The Iron Gall Ink Website

Ink corrosion - Archival collections

Gerrit de Bruin & Ted Steemers (1998)

Whereas objects damaged by iron gall ink in museum collections are primarily approached on an individual basis, collection keepers and conservators of archival collections have to preserve large groups of records. Like museum collections, archival collections contain individual, highly valued objects; however, archives primarily consist of various and unique records which must be treated en mass. In addition, these records are often bound in large volumes, and conservation treatment of individual objects would require disassembling these bindings. But even then, the sheer volume of these objects makes such an approach economically infeasible. The Netherlands State and Municipal Archives alone is comprised of 500 to 600 linear kilometers of records.

The Nationaal Archief in The Hague is responsible for the preservation of 165 linear kilometers of the total collection. This includes the archives of the government agencies and departments whose administration concern the Dutch State as a whole, such as the Queen's Secretariat, The Houses of Parliament, the ministries, the central state services, and semi-public agencies.













Archives generated by the former Dutch colonies are among the most damaged by iron gall ink corrosion. Among these are the archives of the seventeenth century trading companies, the United East India Company (De Verenigde Oostindische Compagnie, V.O.C.) and the West India Company (De Westindische Compagnie, W.I.C.). The administrative records of these companies were not only kept in The Netherlands but also in those colonies with established trading posts. These collections are integral to the history of these countries, with a unique place in world history. This is best explained in the inventory preface of the State Archives:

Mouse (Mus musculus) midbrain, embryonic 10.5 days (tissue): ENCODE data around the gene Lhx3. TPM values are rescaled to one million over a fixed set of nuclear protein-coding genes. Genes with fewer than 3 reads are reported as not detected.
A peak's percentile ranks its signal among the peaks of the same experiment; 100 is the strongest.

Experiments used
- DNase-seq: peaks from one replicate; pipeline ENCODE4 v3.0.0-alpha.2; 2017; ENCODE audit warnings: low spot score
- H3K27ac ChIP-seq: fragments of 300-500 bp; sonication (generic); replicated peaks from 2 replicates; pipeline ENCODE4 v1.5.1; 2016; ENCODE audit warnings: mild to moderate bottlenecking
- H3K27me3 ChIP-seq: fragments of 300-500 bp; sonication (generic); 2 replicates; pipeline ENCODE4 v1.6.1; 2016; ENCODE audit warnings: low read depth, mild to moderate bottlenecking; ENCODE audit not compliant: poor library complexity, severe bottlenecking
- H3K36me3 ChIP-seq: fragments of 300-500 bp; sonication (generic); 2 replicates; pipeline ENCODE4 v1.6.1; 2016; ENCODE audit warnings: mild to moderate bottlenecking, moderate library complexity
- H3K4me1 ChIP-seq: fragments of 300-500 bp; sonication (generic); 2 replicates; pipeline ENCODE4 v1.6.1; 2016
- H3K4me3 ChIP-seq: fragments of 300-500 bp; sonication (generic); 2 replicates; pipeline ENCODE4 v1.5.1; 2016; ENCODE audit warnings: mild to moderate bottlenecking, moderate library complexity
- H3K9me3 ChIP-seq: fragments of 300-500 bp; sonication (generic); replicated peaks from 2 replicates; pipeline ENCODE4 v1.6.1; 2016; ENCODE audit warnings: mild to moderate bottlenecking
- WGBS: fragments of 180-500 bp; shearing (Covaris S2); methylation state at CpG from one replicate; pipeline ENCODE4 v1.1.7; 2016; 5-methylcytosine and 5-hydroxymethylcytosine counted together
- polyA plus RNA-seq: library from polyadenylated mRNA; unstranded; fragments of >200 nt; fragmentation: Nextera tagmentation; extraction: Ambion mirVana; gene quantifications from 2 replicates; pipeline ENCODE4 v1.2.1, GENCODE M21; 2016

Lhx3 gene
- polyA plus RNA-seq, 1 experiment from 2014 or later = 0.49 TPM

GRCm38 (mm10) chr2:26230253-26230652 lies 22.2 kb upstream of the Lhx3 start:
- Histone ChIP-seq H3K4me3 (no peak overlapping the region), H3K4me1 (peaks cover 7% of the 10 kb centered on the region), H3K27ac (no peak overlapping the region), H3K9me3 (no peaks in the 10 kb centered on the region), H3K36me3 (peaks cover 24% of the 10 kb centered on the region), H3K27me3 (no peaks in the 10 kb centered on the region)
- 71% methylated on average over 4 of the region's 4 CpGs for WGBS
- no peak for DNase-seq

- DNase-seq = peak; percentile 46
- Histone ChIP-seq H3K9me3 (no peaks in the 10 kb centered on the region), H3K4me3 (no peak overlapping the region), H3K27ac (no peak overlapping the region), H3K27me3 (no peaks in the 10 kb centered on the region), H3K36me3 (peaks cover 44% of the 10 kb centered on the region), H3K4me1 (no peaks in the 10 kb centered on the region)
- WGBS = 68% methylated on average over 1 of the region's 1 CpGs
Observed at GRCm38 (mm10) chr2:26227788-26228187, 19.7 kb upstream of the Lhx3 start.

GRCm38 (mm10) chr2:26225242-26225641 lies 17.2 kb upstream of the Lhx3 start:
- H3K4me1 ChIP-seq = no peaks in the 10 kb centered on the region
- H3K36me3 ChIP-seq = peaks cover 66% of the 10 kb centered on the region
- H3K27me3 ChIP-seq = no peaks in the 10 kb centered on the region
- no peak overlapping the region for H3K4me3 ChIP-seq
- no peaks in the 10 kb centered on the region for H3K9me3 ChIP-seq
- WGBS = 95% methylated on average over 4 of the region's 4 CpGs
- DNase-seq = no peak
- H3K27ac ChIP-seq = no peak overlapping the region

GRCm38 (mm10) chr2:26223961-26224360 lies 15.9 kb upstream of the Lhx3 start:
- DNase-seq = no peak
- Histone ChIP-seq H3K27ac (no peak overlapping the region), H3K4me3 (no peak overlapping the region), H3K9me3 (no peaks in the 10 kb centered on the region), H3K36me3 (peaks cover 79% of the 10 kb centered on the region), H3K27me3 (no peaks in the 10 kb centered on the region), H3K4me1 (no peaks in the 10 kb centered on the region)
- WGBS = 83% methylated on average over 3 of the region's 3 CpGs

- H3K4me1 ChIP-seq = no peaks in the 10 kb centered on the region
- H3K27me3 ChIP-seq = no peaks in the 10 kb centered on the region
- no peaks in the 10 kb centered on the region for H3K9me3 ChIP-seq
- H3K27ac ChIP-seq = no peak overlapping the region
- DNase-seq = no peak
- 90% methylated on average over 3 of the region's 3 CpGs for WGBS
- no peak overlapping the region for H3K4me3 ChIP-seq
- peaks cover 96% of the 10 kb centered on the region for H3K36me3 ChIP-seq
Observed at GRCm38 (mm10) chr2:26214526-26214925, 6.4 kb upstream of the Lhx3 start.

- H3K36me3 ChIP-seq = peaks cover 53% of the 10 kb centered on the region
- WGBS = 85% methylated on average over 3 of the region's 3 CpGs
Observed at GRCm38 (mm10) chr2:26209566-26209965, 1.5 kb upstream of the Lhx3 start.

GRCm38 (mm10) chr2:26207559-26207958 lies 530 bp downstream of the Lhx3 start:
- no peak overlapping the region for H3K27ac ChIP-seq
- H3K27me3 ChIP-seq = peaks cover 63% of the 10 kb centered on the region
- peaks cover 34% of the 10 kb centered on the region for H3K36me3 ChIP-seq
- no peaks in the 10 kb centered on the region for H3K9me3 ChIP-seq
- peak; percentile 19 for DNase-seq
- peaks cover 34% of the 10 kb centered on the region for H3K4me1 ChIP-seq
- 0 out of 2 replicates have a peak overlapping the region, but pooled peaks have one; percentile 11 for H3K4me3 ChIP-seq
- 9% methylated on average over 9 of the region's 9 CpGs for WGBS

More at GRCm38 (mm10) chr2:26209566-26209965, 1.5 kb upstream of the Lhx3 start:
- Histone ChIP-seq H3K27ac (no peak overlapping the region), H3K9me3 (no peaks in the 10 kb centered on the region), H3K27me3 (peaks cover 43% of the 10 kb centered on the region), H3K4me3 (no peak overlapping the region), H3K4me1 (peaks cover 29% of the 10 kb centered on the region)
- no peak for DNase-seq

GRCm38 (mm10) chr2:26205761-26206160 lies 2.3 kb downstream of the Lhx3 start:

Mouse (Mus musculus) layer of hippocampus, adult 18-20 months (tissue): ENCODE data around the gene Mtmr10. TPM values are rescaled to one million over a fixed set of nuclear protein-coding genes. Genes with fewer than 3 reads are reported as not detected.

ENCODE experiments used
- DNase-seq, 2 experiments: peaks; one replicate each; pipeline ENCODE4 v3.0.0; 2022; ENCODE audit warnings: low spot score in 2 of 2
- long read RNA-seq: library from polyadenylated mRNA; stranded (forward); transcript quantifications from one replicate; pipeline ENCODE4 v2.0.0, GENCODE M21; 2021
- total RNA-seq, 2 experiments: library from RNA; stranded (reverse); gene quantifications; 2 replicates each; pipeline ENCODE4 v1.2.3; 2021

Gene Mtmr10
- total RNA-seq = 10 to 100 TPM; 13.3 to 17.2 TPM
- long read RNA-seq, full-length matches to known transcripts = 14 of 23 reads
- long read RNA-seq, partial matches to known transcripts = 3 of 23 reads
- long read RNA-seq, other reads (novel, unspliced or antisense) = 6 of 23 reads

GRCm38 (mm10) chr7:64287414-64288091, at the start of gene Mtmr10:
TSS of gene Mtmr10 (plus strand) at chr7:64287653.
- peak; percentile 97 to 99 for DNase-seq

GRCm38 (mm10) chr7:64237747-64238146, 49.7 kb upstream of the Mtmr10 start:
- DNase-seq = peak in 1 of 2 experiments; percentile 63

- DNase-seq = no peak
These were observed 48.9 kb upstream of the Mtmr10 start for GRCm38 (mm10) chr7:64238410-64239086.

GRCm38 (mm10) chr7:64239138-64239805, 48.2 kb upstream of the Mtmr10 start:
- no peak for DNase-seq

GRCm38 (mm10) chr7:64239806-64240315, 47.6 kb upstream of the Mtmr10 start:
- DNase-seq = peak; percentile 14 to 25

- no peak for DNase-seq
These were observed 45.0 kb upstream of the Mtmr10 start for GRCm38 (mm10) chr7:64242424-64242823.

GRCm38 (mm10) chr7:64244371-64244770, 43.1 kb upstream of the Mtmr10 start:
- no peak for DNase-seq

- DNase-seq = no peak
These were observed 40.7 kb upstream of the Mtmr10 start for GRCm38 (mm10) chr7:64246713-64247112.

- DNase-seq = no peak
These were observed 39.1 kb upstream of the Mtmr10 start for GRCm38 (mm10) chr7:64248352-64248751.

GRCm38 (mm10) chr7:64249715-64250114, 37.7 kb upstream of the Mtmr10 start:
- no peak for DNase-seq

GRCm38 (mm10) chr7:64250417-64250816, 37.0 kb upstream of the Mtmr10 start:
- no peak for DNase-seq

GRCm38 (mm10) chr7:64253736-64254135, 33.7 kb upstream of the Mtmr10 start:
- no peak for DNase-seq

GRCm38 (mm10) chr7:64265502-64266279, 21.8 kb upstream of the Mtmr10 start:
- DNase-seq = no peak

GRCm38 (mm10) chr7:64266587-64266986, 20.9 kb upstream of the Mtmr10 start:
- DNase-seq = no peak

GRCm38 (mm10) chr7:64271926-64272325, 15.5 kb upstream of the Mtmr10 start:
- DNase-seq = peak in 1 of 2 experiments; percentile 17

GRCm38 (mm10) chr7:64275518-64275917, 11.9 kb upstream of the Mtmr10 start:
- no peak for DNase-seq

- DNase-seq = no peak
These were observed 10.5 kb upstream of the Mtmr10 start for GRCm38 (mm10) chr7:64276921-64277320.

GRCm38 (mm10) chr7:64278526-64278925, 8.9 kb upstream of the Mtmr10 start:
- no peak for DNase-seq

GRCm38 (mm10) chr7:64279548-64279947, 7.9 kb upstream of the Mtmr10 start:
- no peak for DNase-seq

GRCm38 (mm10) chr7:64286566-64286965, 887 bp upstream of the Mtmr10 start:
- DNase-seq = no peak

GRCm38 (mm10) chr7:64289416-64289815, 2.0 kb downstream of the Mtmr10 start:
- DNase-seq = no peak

"The archives of the Dutch United East India Company are among the most important archives preserved in The Netherlands. The importance is not only measured by their extent, which covers about 1277 meters. Their impressive quantity of documents not only provides information about the company, but is also very significant for the history of The Netherlands and for those countries and regions in Asia and Africa where the VOC was established."


The archives from the former colonies have suffered far greater damage by iron gall ink corrosion than their Western counterparts, due in part to the high temperature and humidity of tropical climates. Storage conditions greatly affect the physical condition of archival collections. Still, even with the optimal storage conditions provided by the repositories of The Netherlands State Archives, including air-conditioning and air-purification, the deterioration caused by iron gall ink progresses at a high rate. An estimated 1.5 kilometer of records is currently suffering from severe iron gall ink corrosion.


In addition to differences in storage conditions, there also seem to be significant differences in the ink formulae used by the trading companies. In general, the archives from the W.I.C. are in poorer condition than those from the V.O.C. The latter company was extremely bureaucratic with rigid specifications for the most minute details, including the manufacture of the ink used for company records. Interestingly, prescription of a standardized ink seems to have prevented the use of experimental, unstable ink formulations which so often resulted in the progression of ink corrosion in later years.

Preserving collections the size of The Nationaal Archief has become extremely challenging. Already, parts of the collection are no longer accessible to the general public for fear of irreparable damage incurred during handling of fragile papers. The deterioration caused by ink corrosion continues, with more records becoming increasingly inaccessible. Hopefully, research and education on the scope of this problem will ensure that these records remain available to the public.


Gerrit de Bruin & Ted Steemers

The National Archive, The Hague